1114] Table 7 shows the drying ability for Example 2 and Comparative

Examples 5 & 6.

Table 7:

[115] Example 2 presents a higher degree of drying after 5 hours than the art composition relative to the ULCC material. The combination of properties exhibited by the Example 2 according to the invention show marked improvements over the prior art compositions as shown in Table 7 and Figure 3. Combined with Its high green crushing strength which is required to withstand the generated interna! steam pressure during first heating, the drying aptitude of Example 2 is improved. The particular design and constraints of blast furnace runners, i.e., high refractory lining thickness, quick commissioning, installation on warm residual lining, require refractory castable that can be dried out very fast. The better drying aptitude exhibited by Example 2 according to the invention represents an advantage compared to the standard ULCC technology.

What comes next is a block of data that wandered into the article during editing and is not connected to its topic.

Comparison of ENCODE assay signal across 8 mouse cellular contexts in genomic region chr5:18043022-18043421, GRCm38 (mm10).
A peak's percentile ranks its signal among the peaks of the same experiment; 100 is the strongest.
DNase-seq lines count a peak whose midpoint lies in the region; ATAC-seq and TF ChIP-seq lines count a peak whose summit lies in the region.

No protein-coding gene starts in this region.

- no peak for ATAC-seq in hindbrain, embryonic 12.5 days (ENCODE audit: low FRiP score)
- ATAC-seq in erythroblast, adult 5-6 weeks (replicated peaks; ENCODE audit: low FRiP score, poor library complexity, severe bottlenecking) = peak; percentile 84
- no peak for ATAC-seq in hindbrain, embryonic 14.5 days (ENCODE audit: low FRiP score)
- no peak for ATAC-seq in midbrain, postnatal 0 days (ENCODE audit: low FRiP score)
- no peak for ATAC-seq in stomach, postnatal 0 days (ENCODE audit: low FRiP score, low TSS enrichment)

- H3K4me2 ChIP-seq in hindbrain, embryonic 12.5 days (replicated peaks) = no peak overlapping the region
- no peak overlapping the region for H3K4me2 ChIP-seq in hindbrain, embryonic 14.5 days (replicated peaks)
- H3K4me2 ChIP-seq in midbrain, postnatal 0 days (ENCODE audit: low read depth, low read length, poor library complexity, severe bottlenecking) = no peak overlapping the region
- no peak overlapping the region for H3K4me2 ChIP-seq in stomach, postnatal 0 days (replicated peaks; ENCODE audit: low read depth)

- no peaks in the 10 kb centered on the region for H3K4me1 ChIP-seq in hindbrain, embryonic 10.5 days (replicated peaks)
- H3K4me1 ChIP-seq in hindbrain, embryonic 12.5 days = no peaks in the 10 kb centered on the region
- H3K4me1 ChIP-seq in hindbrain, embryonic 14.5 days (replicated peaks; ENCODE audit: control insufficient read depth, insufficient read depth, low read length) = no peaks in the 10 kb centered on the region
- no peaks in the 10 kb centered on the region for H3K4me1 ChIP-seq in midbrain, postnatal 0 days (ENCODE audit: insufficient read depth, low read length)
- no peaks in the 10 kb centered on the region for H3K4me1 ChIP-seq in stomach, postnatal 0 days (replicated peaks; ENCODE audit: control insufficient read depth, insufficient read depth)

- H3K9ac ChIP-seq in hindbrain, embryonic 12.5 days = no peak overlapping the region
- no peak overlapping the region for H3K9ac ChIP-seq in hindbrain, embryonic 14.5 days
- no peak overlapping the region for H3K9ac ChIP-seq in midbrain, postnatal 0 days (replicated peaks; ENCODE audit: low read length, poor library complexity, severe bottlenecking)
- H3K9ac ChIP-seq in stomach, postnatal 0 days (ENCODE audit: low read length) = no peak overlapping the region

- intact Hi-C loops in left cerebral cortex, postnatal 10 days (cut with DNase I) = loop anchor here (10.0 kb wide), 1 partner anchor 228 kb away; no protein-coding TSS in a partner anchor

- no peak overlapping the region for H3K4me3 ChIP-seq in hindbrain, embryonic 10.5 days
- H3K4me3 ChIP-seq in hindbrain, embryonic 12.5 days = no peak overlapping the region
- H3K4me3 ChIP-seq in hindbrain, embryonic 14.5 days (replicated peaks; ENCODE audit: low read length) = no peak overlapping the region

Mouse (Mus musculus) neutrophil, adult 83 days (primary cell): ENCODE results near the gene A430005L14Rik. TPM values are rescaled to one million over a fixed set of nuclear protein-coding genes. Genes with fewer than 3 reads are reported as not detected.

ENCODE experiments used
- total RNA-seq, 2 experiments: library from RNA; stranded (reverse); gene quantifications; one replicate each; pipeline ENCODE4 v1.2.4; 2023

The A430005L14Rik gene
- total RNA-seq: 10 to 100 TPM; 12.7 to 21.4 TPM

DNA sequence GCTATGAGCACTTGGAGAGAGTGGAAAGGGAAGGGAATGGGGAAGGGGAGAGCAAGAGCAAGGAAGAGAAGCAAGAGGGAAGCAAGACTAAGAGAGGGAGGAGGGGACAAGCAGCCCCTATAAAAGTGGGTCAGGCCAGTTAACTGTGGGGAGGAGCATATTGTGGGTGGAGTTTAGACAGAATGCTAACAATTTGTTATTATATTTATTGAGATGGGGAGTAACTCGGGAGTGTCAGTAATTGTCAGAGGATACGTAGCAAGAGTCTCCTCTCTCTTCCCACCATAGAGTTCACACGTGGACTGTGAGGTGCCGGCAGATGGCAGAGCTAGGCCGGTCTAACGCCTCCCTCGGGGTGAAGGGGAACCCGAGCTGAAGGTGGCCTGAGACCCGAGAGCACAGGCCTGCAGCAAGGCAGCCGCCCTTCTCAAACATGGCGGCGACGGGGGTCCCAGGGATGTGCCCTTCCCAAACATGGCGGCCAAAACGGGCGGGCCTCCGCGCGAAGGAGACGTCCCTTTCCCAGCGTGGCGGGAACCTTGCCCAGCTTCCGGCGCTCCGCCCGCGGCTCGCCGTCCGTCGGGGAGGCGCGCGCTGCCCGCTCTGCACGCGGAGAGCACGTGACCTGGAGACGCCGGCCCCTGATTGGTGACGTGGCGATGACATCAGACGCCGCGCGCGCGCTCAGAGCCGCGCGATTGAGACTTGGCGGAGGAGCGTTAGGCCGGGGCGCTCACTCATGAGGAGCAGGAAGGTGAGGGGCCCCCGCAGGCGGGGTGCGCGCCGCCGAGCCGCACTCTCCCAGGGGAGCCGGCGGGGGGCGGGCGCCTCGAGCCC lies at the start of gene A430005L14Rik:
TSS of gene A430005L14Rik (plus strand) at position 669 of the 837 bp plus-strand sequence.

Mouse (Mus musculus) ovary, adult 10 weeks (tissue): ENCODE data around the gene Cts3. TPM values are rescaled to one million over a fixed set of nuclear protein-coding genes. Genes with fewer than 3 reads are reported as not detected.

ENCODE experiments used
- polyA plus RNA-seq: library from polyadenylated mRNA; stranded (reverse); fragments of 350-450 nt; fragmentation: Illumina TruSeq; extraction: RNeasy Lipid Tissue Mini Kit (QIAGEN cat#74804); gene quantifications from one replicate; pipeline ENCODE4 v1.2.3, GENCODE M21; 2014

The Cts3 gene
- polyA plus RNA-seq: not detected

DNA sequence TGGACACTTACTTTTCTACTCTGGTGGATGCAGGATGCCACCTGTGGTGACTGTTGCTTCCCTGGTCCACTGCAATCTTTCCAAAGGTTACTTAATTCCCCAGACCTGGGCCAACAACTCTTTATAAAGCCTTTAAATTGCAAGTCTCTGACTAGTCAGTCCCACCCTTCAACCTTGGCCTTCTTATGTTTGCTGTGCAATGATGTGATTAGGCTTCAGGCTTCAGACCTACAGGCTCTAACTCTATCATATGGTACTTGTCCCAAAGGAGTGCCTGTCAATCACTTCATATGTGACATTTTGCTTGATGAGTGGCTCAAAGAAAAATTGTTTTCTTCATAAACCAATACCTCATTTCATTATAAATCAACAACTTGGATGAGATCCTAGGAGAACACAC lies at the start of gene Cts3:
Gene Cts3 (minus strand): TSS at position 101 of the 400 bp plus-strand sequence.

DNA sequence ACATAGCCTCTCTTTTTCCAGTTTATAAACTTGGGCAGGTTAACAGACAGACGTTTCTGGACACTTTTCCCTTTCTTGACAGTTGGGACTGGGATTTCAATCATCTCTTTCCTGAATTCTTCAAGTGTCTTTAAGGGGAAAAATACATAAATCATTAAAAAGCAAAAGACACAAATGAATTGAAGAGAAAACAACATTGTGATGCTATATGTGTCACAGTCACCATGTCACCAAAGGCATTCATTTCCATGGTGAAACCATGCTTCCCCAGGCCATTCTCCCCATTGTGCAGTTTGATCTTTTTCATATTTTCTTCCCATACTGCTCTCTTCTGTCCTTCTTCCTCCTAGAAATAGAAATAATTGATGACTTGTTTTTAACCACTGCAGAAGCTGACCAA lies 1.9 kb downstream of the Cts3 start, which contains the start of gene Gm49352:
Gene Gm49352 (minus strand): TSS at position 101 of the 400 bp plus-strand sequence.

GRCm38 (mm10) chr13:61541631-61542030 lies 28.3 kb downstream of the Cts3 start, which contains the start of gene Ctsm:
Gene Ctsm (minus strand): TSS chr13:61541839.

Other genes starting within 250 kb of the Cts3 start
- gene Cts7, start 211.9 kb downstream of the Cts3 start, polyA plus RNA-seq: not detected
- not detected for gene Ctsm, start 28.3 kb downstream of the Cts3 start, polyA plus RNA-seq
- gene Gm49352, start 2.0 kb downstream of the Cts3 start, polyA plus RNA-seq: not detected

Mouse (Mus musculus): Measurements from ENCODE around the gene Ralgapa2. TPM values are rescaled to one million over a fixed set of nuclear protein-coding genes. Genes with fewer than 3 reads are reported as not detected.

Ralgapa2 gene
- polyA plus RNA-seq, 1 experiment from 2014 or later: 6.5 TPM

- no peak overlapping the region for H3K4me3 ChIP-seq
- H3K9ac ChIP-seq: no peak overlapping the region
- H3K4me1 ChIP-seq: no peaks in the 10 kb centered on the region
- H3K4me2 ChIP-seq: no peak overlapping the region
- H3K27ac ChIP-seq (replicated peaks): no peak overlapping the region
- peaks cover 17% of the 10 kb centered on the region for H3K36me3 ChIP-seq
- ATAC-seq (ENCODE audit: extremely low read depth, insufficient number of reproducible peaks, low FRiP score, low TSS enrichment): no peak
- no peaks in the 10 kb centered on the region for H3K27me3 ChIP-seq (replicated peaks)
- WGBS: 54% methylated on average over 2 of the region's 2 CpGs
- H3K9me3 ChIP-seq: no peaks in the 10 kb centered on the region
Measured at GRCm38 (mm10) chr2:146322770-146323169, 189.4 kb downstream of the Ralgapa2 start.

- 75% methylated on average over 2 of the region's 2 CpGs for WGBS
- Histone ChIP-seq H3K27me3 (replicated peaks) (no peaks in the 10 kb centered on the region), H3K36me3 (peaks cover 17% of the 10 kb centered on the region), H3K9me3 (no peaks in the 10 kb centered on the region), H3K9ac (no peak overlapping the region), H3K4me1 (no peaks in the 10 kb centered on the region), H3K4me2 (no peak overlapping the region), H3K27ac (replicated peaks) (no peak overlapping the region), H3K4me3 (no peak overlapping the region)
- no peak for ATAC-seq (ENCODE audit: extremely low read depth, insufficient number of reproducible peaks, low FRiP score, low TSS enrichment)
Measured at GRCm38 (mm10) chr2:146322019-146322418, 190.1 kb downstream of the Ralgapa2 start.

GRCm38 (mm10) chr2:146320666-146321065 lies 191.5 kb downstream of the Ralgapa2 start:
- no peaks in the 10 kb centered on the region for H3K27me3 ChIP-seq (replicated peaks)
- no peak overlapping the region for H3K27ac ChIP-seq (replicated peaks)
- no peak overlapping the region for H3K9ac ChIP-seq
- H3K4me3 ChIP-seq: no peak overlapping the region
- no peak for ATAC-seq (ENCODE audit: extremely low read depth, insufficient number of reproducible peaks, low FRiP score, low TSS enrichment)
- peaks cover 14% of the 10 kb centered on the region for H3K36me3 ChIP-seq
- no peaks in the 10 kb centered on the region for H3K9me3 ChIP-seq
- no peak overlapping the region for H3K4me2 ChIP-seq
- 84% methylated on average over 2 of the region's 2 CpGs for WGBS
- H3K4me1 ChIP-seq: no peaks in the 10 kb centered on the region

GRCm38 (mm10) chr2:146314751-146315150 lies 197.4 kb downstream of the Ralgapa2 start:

[1iS] Table 8 shows the properties at high temperature for Example 2 and Comparative Examples 5 & 6.

Table 8:

[117] Example 2 exhibits a higher hot modulus of rupture and a higher temperature before slump under load than the art composition relative to the ULCC material (Fig, 5), resulting from the reduction of the lime content from 0.5% (Comp.5) to 0.2% (Example 2) which is prone to form low melting phases when associated with alumina and silica. The high hot strength developed by Example 2 according to the invention allows improving the durability of the refractory lining during service at the impact of the iron stream in a main and in a tilting blast furnace runner and represents an advantage compare to the standard ULCC technology.

[118] Altogether, Example 2 shows the best combination of properties compared to any other castable with the same grain skeleton: good drying aptitude, high crushing strength of the green body and very good refractoriness. Comparative Example 5 has a lower refractoriness and presents a less good drying aptitude. Comparative Example 6 has the strong drawback of a very low green strength.